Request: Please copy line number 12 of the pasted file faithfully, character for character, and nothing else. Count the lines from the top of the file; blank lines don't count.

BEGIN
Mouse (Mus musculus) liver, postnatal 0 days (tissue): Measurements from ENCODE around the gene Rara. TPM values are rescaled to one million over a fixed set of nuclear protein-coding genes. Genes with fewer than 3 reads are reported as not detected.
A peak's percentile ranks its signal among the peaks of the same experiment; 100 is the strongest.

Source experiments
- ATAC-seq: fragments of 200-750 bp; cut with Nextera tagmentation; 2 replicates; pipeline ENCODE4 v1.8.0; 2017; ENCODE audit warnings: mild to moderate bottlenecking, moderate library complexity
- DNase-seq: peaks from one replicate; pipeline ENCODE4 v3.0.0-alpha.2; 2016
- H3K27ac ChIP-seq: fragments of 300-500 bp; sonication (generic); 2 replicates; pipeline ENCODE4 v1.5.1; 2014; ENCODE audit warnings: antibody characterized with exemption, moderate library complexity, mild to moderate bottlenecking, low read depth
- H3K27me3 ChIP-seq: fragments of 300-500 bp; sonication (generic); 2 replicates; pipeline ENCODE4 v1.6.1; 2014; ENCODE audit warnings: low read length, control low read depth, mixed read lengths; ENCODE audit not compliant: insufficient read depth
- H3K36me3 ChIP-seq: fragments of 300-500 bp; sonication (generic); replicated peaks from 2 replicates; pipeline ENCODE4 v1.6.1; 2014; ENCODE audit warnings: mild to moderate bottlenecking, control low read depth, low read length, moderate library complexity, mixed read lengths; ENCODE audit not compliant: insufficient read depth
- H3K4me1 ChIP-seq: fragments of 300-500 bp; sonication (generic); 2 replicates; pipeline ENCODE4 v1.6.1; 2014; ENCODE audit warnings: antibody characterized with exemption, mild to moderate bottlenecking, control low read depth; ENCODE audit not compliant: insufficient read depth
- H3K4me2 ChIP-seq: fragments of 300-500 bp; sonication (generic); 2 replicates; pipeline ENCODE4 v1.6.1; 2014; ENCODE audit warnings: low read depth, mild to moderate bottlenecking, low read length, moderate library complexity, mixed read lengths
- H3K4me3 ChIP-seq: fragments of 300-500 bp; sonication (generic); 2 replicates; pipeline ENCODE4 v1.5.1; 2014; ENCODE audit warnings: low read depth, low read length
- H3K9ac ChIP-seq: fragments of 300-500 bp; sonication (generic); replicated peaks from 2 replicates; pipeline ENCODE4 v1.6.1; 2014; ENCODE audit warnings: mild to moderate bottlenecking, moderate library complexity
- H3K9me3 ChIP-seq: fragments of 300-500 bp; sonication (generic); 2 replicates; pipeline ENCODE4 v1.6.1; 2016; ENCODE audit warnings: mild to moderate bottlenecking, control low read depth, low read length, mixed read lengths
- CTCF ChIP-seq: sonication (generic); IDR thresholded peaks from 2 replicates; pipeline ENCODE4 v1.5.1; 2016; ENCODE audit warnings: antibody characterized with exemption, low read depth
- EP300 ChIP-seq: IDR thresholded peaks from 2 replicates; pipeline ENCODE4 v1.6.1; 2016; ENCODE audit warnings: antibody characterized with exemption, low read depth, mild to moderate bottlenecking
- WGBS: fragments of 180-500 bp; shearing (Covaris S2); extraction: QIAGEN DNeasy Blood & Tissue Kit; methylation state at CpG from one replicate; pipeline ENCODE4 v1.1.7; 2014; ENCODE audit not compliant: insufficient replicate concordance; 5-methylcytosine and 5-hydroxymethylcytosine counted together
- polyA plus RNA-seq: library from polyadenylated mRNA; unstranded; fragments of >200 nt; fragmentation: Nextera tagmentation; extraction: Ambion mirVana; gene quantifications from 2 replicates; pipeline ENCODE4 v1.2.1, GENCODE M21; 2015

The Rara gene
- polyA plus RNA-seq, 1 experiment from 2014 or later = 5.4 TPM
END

- H3K9ac ChIP-seq: fragments of 300-500 bp; sonication (generic); replicated peaks from 2 replicates; pipeline ENCODE4 v1.6.1; 2014; ENCODE audit warnings: mild to moderate bottlenecking, moderate library complexity